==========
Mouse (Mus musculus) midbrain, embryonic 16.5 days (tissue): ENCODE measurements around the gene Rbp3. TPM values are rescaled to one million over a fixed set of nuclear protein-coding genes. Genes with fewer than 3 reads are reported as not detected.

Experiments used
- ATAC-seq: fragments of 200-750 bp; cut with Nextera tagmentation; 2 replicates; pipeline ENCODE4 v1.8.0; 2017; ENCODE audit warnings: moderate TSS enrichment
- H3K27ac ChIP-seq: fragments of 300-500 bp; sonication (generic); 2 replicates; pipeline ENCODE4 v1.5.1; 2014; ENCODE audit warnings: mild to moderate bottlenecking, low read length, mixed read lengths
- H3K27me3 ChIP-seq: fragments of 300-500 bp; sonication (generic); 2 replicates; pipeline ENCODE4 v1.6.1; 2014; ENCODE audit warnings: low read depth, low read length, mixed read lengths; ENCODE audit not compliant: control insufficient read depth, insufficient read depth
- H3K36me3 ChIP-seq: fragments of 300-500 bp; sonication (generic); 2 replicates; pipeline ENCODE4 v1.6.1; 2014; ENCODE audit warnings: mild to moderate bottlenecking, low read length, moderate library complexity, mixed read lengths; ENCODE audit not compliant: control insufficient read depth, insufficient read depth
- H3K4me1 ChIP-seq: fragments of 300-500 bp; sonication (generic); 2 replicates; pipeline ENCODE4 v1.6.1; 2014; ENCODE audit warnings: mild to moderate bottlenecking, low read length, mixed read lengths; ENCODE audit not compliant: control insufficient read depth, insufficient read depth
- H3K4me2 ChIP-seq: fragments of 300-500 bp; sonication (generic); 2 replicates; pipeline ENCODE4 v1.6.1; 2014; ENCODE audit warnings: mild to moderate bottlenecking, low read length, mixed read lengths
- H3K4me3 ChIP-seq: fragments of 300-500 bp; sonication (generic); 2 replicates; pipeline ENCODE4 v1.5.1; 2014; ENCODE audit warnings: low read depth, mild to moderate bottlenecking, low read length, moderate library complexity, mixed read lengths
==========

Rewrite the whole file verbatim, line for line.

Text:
Mouse (Mus musculus) midbrain, embryonic 16.5 days (tissue): ENCODE measurements around the gene Rbp3. TPM values are rescaled to one million over a fixed set of nuclear protein-coding genes. Genes with fewer than 3 reads are reported as not detected.

Experiments used
- ATAC-seq: fragments of 200-750 bp; cut with Nextera tagmentation; 2 replicates; pipeline ENCODE4 v1.8.0; 2017; ENCODE audit warnings: moderate TSS enrichment
- H3K27ac ChIP-seq: fragments of 300-500 bp; sonication (generic); 2 replicates; pipeline ENCODE4 v1.5.1; 2014; ENCODE audit warnings: mild to moderate bottlenecking, low read length, mixed read lengths
- H3K27me3 ChIP-seq: fragments of 300-500 bp; sonication (generic); 2 replicates; pipeline ENCODE4 v1.6.1; 2014; ENCODE audit warnings: low read depth, low read length, mixed read lengths; ENCODE audit not compliant: control insufficient read depth, insufficient read depth
- H3K36me3 ChIP-seq: fragments of 300-500 bp; sonication (generic); 2 replicates; pipeline ENCODE4 v1.6.1; 2014; ENCODE audit warnings: mild to moderate bottlenecking, low read length, moderate library complexity, mixed read lengths; ENCODE audit not compliant: control insufficient read depth, insufficient read depth
- H3K4me1 ChIP-seq: fragments of 300-500 bp; sonication (generic); 2 replicates; pipeline ENCODE4 v1.6.1; 2014; ENCODE audit warnings: mild to moderate bottlenecking, low read length, mixed read lengths; ENCODE audit not compliant: control insufficient read depth, insufficient read depth
- H3K4me2 ChIP-seq: fragments of 300-500 bp; sonication (generic); 2 replicates; pipeline ENCODE4 v1.6.1; 2014; ENCODE audit warnings: mild to moderate bottlenecking, low read length, mixed read lengths
- H3K4me3 ChIP-seq: fragments of 300-500 bp; sonication (generic); 2 replicates; pipeline ENCODE4 v1.5.1; 2014; ENCODE audit warnings: low read depth, mild to moderate bottlenecking, low read length, moderate library complexity, mixed read lengths